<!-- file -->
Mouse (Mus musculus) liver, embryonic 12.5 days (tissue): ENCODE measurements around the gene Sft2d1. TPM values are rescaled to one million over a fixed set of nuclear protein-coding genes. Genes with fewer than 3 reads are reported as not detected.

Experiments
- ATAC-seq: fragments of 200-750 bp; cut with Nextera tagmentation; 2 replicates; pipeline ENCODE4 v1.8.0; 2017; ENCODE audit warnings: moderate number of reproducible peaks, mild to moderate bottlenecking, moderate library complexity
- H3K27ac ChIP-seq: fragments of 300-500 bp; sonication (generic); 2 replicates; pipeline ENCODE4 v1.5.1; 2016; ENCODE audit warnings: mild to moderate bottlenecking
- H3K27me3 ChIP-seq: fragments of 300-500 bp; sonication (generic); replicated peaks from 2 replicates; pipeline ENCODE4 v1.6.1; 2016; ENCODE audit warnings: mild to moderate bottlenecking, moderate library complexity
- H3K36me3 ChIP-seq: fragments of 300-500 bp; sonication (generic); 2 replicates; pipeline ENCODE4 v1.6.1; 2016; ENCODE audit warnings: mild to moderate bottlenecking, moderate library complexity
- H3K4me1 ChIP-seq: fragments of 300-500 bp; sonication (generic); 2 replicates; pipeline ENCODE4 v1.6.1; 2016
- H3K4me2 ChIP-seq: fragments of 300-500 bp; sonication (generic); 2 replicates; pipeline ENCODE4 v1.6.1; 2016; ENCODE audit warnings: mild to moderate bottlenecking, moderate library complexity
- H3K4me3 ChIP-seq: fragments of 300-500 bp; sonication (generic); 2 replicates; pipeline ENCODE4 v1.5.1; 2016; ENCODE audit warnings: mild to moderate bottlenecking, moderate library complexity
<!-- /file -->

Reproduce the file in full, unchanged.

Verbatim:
Mouse (Mus musculus) liver, embryonic 12.5 days (tissue): ENCODE measurements around the gene Sft2d1. TPM values are rescaled to one million over a fixed set of nuclear protein-coding genes. Genes with fewer than 3 reads are reported as not detected.

Experiments
- ATAC-seq: fragments of 200-750 bp; cut with Nextera tagmentation; 2 replicates; pipeline ENCODE4 v1.8.0; 2017; ENCODE audit warnings: moderate number of reproducible peaks, mild to moderate bottlenecking, moderate library complexity
- H3K27ac ChIP-seq: fragments of 300-500 bp; sonication (generic); 2 replicates; pipeline ENCODE4 v1.5.1; 2016; ENCODE audit warnings: mild to moderate bottlenecking
- H3K27me3 ChIP-seq: fragments of 300-500 bp; sonication (generic); replicated peaks from 2 replicates; pipeline ENCODE4 v1.6.1; 2016; ENCODE audit warnings: mild to moderate bottlenecking, moderate library complexity
- H3K36me3 ChIP-seq: fragments of 300-500 bp; sonication (generic); 2 replicates; pipeline ENCODE4 v1.6.1; 2016; ENCODE audit warnings: mild to moderate bottlenecking, moderate library complexity
- H3K4me1 ChIP-seq: fragments of 300-500 bp; sonication (generic); 2 replicates; pipeline ENCODE4 v1.6.1; 2016
- H3K4me2 ChIP-seq: fragments of 300-500 bp; sonication (generic); 2 replicates; pipeline ENCODE4 v1.6.1; 2016; ENCODE audit warnings: mild to moderate bottlenecking, moderate library complexity
- H3K4me3 ChIP-seq: fragments of 300-500 bp; sonication (generic); 2 replicates; pipeline ENCODE4 v1.5.1; 2016; ENCODE audit warnings: mild to moderate bottlenecking, moderate library complexity